6. kathy-Ann Clarke November 3, 2015 at 7:47 am

    Another death at the hands of gun toting persons, just lawless. Lord help us all, we need a serious healing in this place. May he rest in peace and justice be served.

  7. eddy November 3, 2015 at 8:33 am

    Mike like you and I on the same page. Slavery by a different name, when people can come and offer us money to build a prison to keep prisoners from their country, it all come out as that if you want my money well as I say.

  8. Patty Cake November 3, 2015 at 11:15 am

    May he rest in peace. I pray that the relatives find comfort in the Lord.

  9. Arlette Belgrave November 3, 2015 at 11:20 am

    Crime, especially murders have escalated at an all time high over the past few months in Barbados, and it should present a tremendous cause for alarm. This is unacceptable for an island of that size. Communities, and law enforcement officials need to put their minds together and come up with a plan of action . Find out how these influx of weapons are getting into the island and combat that, then work on getting the weapons off the streets, Or should I say out of the hands of these criminals.
    The rise in crime will financially affect Barbados’ economic system, if it is not handled. The day that the Barbados is placed on the “Do Not Travel To” list, would be very devastating for the island.

  10. cecil p November 3, 2015 at 9:03 pm

    u are right they said he wasn’t in any gangs or a trouble maker and they could be right about that. but people are into things and your brother /sister / mom / and dad even your closest friends don’t know until something happen . I don’t know so I will have to believe what the aunt is saying about him . and if he was into something we all will hear soon or later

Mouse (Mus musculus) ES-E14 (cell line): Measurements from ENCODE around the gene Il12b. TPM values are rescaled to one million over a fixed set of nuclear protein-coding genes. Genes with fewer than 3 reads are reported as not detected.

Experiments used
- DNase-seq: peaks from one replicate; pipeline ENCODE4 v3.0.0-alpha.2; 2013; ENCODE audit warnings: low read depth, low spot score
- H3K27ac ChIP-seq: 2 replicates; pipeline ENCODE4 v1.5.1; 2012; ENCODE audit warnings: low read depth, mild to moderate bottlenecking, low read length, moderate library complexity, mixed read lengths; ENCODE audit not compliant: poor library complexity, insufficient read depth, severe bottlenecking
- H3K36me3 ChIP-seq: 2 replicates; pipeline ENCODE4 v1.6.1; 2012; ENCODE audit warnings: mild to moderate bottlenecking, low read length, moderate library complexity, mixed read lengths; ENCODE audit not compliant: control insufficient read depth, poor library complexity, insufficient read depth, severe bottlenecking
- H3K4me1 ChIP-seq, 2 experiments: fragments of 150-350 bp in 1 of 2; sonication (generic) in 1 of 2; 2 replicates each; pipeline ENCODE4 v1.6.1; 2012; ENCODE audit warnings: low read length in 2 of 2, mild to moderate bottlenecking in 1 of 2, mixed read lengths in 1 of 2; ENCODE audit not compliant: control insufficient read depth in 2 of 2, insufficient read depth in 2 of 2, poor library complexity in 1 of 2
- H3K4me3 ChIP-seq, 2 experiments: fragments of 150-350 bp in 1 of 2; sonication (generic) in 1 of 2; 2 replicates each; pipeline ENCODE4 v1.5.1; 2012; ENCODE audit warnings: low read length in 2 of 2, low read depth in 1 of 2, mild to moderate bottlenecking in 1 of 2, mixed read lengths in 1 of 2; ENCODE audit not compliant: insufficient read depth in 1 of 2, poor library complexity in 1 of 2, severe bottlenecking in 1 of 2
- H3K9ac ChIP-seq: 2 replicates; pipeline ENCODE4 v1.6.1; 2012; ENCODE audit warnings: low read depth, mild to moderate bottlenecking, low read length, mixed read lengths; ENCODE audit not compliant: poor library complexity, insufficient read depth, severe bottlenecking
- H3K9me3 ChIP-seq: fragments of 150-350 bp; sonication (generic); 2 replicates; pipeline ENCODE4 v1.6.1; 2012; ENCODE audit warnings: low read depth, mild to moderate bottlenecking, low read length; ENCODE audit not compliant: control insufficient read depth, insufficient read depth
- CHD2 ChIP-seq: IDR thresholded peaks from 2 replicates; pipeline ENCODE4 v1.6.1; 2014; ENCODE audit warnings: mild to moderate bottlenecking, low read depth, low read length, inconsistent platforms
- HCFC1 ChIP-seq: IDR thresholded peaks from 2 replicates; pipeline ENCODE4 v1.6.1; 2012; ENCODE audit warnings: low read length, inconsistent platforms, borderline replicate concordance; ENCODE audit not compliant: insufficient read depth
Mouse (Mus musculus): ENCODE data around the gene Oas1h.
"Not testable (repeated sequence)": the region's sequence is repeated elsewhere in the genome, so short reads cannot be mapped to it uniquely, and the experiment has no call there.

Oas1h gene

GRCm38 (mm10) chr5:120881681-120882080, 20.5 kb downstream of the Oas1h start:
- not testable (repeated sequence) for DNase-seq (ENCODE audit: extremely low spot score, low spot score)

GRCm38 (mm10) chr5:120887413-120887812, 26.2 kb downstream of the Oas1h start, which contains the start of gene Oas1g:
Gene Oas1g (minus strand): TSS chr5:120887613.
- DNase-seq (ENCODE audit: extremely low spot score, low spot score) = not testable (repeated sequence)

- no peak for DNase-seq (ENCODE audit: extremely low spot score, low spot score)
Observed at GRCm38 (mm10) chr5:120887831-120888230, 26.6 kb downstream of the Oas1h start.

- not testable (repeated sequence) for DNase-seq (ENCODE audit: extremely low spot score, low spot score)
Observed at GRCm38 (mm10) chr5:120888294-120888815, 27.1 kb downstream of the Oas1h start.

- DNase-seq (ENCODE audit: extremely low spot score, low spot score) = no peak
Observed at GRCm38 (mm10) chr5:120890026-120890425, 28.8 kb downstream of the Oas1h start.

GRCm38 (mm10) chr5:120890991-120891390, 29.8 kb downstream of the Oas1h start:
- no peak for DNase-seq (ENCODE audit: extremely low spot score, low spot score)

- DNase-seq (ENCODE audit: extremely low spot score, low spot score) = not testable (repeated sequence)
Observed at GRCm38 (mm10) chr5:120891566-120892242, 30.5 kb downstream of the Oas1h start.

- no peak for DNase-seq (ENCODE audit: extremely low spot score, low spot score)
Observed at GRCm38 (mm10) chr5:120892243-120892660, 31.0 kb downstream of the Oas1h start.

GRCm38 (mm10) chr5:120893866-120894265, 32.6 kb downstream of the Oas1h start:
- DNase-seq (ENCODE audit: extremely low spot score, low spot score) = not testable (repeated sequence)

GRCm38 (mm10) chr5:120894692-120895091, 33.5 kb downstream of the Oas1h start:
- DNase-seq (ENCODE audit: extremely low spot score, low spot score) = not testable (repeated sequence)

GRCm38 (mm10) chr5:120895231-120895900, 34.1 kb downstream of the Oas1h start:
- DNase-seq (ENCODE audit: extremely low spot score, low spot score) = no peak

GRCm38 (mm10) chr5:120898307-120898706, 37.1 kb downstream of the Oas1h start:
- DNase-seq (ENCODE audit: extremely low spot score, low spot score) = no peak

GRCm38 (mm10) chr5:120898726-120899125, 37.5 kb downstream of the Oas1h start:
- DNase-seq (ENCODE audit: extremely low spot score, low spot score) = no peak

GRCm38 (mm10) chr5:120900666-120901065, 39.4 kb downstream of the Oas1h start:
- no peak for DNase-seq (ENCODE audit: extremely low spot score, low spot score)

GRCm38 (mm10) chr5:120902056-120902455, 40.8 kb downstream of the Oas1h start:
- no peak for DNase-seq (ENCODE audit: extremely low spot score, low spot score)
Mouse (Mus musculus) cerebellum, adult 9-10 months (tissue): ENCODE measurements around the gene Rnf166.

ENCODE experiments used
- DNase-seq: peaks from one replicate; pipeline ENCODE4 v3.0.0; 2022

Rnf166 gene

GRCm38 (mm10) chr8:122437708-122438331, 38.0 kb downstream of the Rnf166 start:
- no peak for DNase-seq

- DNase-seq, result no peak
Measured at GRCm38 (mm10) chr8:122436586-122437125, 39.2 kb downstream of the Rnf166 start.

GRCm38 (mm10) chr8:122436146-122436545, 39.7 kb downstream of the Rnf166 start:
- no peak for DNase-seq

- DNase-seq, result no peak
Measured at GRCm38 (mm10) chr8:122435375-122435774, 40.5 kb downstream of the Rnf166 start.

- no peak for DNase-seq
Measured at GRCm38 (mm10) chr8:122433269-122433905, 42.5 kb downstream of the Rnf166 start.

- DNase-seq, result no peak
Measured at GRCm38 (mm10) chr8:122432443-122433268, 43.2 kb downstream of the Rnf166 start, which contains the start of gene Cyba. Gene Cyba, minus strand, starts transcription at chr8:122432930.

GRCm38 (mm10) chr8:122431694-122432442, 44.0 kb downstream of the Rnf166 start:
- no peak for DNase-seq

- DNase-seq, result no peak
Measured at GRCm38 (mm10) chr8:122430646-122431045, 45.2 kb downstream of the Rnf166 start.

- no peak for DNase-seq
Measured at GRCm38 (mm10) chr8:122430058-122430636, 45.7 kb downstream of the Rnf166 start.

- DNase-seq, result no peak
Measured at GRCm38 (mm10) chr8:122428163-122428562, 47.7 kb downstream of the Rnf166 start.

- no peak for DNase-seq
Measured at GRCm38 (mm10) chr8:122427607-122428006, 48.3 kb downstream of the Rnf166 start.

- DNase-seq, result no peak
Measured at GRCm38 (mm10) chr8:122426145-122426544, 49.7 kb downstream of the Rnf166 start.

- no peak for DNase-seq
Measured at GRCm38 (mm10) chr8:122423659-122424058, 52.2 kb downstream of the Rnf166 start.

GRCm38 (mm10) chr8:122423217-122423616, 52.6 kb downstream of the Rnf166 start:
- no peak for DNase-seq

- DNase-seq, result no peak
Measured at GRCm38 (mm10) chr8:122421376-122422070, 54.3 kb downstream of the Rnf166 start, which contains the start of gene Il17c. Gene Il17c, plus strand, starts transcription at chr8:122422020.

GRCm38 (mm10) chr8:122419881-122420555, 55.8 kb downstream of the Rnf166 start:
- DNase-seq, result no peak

11. RRaw November 11, 2015 at 6:19 am

    Have anyone even realise that in a country like Barbados the law is suppose to be there to govern society on a whole and not just the lawless? when a country’s police force and Politicians can do what they like when they like and to hell with the affected. Don’t you all realise that it is only a matter of time until the young generation of society follow by example? as their are doing now. when “Sir” Grantly Adams set the fondation for the present day going ons in Barbados. when the 39 riota took place. And much more in our time, when police officers can be allowed to continue the same practices now, as they did in 1939 and politicians are “accused” by other politicians of corruption, and in all these instances no Bajan gets to see justice done. Or even want justice done. how can you people be so corrupt in your own thinking that police and politicians can brake the laws in the worst of ways and not be held accountable but when your own dose the same you all want to see and be the ones to do justice? I agree it must end. the crimes in Barbados but don’t be blinded by emotions and loose sight of the real problem in Barbados cause until the hear of the snake is dealt with the body will prosper.